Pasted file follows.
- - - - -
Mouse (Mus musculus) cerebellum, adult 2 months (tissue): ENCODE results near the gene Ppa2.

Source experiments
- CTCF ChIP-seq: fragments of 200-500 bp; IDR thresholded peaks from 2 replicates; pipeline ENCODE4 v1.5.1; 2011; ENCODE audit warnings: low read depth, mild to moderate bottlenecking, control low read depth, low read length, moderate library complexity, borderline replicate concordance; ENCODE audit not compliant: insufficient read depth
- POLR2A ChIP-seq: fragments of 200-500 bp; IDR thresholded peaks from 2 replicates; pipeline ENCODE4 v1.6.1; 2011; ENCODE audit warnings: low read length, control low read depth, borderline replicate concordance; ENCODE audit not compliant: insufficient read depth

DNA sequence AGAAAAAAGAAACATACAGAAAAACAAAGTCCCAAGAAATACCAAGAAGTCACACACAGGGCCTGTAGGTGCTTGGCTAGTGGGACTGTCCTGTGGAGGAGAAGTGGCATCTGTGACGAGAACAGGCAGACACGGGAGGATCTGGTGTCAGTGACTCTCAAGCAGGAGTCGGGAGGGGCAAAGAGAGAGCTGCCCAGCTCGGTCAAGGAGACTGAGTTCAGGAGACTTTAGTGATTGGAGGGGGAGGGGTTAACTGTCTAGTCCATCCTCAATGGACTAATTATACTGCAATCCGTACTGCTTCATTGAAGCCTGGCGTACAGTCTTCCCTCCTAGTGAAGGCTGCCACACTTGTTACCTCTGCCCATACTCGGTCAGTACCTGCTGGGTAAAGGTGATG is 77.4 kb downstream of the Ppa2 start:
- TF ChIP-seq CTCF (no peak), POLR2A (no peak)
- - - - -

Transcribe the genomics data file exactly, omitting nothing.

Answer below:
Mouse (Mus musculus) cerebellum, adult 2 months (tissue): ENCODE results near the gene Ppa2.

Source experiments
- CTCF ChIP-seq: fragments of 200-500 bp; IDR thresholded peaks from 2 replicates; pipeline ENCODE4 v1.5.1; 2011; ENCODE audit warnings: low read depth, mild to moderate bottlenecking, control low read depth, low read length, moderate library complexity, borderline replicate concordance; ENCODE audit not compliant: insufficient read depth
- POLR2A ChIP-seq: fragments of 200-500 bp; IDR thresholded peaks from 2 replicates; pipeline ENCODE4 v1.6.1; 2011; ENCODE audit warnings: low read length, control low read depth, borderline replicate concordance; ENCODE audit not compliant: insufficient read depth

DNA sequence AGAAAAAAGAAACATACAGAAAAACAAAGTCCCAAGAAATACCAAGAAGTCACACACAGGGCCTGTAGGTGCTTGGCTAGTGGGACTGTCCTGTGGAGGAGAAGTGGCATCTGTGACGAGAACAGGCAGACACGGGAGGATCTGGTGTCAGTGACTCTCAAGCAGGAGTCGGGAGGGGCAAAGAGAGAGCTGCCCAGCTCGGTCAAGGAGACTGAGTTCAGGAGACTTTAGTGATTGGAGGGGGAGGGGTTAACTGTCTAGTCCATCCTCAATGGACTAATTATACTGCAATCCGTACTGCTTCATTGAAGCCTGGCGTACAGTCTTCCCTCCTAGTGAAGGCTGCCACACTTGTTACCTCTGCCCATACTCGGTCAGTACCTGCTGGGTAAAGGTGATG is 77.4 kb downstream of the Ppa2 start:
- TF ChIP-seq CTCF (no peak), POLR2A (no peak)